Thursday, December 23, 2010

Here's hoping!

As some of you dear readers might be aware, I am fairly politically active; I vote religiously, follow the issues, and donate frequently to political campaigns. One of those campaigns was that of Bob Casey Jr, back in 2006, and ever since he sends me Christmas cards.** Every year. Even though I know I am just one of a zillion people on a mailing list, I find this oddly endearing. So, this year, I am reciprocating in kind, although not with a card. Here's the text of the letter I just sent Senator Casey:

Dear Senator Casey:

Let me start off by expressing my appreciation for the work you do on behalf of the Commonwealth of Pennsylvania. Although I think I am somewhat to the left of you, politically speaking, I find your stance on the issues sensible and, by and large, in line with my own. I voted for you in 2006 and don't regret it.

Here's the point of my letter. You send me frequent email updates on issues, holiday cards, and the like, and it occurred to me that I have never reciprocated in kind. Naturally, I'm not voting in the U.S. Senate (or in any other legislative body), so I have nothing of that kind to report, but I have been told that I make a mean peanut butter cookie. So I am sharing my recipe with you. Here goes:

Precious Peanut Butter Cookies

• 1 cup butter
• 1 cup freshly ground peanut butter
• 1 cup white sugar
• 1 cup light brown sugar
• 3 eggs
• 2.5 cups flour
• 1 tsp salt
• 1.5 tsp baking soda
• 1 tsp vanilla
• 8oz peanut butter chips

Cream the butter in a large mixing bowl, then beat three eggs in a small bowl. (The longer you beat the eggs the better the cookies.) Add the white sugar and about half of the eggs, then beat until smooth. Add the brown sugar, and the remainder of the eggs, then beat again until smooth. Stir in the vanilla. Then add the peanut butter, but – and I can't stress this enough – make sure to use freshly ground or, at the very least, organic. If you use a store-bought variety like Jif or Skippy the cookies will turn out salty and greasy.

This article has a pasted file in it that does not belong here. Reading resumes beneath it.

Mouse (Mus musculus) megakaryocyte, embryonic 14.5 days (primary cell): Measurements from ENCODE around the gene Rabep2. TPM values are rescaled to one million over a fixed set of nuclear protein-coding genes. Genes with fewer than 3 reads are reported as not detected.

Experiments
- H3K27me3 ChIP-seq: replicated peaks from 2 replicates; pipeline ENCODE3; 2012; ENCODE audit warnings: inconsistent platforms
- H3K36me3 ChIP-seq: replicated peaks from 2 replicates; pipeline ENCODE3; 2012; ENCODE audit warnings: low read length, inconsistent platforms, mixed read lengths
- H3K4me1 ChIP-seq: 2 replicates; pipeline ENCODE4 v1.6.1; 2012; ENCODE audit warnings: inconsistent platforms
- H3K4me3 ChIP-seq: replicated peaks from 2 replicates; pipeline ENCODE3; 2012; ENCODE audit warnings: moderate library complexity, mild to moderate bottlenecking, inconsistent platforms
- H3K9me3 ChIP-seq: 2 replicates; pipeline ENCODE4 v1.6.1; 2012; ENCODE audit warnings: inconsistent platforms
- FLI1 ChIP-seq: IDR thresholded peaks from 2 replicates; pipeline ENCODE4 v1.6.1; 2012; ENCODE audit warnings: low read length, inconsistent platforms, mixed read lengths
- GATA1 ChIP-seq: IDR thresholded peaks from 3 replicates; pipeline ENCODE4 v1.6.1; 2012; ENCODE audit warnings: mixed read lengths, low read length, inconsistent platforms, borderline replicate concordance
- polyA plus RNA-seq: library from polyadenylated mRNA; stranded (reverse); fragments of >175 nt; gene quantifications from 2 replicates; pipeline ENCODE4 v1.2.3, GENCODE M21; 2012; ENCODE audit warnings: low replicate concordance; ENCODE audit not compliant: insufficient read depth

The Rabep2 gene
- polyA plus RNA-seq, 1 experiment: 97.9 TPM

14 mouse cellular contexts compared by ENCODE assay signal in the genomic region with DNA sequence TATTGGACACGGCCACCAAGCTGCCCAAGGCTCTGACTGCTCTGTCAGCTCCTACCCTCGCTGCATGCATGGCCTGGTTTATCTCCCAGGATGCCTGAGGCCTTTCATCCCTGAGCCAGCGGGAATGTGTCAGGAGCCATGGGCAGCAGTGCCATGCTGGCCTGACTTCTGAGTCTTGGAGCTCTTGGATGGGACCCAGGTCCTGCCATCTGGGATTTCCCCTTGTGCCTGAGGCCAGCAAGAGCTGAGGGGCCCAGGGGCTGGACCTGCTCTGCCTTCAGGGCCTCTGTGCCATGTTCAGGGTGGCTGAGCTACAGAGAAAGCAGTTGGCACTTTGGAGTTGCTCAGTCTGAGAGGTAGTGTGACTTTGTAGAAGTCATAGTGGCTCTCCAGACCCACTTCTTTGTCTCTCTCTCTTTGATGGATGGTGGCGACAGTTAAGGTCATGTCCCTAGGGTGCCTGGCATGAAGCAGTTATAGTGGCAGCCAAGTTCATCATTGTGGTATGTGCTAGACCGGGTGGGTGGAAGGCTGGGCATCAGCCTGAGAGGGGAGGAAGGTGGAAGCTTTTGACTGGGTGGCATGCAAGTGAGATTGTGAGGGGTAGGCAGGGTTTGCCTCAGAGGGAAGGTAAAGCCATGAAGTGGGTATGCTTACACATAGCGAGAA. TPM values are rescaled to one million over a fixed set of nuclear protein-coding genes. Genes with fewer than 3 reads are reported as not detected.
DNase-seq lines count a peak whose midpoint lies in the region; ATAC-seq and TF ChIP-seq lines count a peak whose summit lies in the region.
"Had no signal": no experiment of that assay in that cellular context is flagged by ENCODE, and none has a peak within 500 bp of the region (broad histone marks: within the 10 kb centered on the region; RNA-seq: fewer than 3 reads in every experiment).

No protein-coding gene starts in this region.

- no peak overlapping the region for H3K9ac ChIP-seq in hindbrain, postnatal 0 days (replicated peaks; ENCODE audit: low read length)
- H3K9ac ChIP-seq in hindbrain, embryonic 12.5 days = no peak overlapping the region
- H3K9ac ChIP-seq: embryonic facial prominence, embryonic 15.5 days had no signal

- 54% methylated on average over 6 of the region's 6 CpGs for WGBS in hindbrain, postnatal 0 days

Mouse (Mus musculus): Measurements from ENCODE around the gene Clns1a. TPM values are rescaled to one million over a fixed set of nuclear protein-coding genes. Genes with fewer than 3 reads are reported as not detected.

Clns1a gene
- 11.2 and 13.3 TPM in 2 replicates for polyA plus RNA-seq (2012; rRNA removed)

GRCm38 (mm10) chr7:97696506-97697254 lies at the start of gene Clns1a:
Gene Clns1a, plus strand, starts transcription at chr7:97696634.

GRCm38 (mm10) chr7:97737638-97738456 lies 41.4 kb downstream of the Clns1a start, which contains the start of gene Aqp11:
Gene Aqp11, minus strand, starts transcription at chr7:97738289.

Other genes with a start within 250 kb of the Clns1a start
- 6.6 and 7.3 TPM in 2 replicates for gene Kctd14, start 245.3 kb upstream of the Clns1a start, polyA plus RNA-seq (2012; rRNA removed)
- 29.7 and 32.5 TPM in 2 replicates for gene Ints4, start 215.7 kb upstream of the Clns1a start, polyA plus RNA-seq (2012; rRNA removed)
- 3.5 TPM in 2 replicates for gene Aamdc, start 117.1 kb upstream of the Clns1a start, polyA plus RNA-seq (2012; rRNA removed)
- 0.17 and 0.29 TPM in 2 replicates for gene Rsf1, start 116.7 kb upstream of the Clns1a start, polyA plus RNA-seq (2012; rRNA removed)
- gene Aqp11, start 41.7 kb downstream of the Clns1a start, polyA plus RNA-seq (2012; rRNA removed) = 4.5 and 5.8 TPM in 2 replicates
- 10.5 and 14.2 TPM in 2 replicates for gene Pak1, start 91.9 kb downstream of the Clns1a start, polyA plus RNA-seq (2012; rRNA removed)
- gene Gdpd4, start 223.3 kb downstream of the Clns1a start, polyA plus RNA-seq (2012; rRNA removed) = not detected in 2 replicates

In a separate bowl mix the flour, salt and baking soda, then add it to the butter-sugar-egg-peanut butter mixture along with the chips. I recommend adding, say, one-third of the dry ingredients, then one-third the bag of chips, and stirring, then another third of the dry ingredients, then another third of the chips, and stirring, etc. The dough will be VERY thick, so if you add the wet ingredients a little bit at a time you'll do better than simply dumping in everything at once.

Once you've got everything thoroughly mixed, refrigerate the dough for an hour. Then spoon out the dough on to a cookie sheet in cookie-sized portions. (I recommend modest sized portions.) Bake at 375º for 10 minutes (and no longer). Recipe makes 60-70 cookies.


Hopefully this has been useful. I know that everyone has a cookie recipe, but I can tell you that my sister-in-law, a good cook herself, tells me that she dislikes peanut butter cookies but loves mine. If you try the recipe do let me know how they come out.


Neil McGarry

I suspect that this letter will be received in one of two ways.

One (most likely): Someone in Casey's office chalks it up to a nutcase and tosses it.

Two (I hope!): That someone thinks, "This is a riot...I have got to send this along to Bob."

I now await a reply. Maybe Casey will send me a recipe for apple cake, and if he does, I am baking it!

**I donated to the campaign of Delaware's Chris Coons, to keep that dreadful Christine O'Donnell out of office, and now he has sent me a Christmas card as well. I have displayed it prominently.

Friday, December 10, 2010

Hey Star!

Yes, I am writing you at the last possible moment of this day. Better almost late than actually late, I suppose.